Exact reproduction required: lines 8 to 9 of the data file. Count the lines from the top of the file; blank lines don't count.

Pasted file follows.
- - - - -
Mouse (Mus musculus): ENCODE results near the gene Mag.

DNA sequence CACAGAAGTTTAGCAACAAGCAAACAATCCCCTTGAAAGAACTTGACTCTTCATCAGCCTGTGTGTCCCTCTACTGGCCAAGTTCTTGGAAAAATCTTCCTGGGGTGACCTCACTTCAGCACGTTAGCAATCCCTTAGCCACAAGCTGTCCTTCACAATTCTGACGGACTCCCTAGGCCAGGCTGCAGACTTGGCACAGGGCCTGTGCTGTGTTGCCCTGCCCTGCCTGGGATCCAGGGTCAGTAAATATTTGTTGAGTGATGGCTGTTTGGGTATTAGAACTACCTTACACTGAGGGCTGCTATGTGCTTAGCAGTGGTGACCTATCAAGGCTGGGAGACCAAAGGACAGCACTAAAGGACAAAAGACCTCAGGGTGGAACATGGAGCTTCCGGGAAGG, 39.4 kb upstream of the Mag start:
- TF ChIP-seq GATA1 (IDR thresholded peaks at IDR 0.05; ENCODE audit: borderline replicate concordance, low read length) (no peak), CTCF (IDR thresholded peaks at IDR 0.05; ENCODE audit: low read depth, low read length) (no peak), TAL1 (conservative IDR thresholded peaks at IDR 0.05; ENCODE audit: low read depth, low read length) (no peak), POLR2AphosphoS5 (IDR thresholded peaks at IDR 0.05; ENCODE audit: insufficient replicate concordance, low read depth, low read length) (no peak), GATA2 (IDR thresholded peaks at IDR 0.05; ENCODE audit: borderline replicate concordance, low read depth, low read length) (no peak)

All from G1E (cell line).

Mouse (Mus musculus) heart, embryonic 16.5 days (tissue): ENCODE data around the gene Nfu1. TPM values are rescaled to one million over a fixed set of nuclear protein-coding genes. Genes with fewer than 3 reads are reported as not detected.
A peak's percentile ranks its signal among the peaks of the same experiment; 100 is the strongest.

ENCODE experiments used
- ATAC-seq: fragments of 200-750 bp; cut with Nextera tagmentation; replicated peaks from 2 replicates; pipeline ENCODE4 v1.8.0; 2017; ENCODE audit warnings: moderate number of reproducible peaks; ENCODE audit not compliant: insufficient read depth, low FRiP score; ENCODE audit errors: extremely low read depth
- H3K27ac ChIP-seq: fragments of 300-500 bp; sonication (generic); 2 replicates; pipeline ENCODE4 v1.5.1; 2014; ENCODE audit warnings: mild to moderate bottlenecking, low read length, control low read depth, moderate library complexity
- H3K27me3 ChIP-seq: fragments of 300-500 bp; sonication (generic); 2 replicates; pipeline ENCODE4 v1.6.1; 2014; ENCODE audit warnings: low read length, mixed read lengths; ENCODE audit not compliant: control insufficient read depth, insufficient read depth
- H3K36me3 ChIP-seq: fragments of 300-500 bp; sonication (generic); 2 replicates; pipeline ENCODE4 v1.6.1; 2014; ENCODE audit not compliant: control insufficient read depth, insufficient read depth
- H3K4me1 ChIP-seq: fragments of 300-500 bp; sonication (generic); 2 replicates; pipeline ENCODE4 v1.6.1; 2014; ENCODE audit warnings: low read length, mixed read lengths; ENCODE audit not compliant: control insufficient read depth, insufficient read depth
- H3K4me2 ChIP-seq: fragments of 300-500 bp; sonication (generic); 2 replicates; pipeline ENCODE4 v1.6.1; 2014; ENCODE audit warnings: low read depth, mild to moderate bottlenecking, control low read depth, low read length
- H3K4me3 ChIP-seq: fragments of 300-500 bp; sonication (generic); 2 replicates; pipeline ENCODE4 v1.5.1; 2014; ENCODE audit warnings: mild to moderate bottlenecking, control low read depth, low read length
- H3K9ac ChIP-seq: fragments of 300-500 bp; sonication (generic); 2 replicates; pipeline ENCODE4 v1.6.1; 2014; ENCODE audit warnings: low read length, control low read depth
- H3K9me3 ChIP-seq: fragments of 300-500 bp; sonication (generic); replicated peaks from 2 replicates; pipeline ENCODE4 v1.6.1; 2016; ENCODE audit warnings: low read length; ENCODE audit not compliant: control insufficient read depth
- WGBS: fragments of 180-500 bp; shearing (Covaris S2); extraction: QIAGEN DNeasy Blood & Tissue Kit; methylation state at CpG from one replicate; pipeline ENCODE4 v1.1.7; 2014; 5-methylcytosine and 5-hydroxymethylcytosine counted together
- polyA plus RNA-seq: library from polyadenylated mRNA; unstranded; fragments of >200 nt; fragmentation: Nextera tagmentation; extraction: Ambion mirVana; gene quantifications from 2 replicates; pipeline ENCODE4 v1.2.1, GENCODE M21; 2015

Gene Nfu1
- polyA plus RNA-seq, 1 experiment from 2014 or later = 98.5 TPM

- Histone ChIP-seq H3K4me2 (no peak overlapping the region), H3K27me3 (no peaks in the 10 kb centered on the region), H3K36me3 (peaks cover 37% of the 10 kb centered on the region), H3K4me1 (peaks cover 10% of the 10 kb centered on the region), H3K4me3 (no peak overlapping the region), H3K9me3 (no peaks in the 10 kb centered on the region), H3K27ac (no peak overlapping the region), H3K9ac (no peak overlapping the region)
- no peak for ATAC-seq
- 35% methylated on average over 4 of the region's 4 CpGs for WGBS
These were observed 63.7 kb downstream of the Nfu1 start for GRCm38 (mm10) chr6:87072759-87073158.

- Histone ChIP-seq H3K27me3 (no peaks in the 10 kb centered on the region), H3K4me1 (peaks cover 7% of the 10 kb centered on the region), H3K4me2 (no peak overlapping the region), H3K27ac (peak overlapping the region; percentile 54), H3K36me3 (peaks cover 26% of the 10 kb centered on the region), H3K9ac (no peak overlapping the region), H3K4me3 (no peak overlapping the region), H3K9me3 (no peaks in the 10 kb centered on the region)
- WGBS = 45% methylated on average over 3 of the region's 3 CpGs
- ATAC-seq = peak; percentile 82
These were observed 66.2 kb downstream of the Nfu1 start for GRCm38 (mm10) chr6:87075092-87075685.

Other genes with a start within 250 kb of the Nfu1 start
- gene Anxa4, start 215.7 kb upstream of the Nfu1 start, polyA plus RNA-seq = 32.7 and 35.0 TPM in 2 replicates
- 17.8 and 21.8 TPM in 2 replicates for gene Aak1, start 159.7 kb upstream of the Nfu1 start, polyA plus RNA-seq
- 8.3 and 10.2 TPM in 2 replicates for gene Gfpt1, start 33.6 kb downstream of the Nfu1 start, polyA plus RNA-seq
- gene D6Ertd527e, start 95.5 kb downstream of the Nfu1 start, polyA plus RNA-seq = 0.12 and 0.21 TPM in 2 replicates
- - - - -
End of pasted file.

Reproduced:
- ATAC-seq: fragments of 200-750 bp; cut with Nextera tagmentation; replicated peaks from 2 replicates; pipeline ENCODE4 v1.8.0; 2017; ENCODE audit warnings: moderate number of reproducible peaks; ENCODE audit not compliant: insufficient read depth, low FRiP score; ENCODE audit errors: extremely low read depth
- H3K27ac ChIP-seq: fragments of 300-500 bp; sonication (generic); 2 replicates; pipeline ENCODE4 v1.5.1; 2014; ENCODE audit warnings: mild to moderate bottlenecking, low read length, control low read depth, moderate library complexity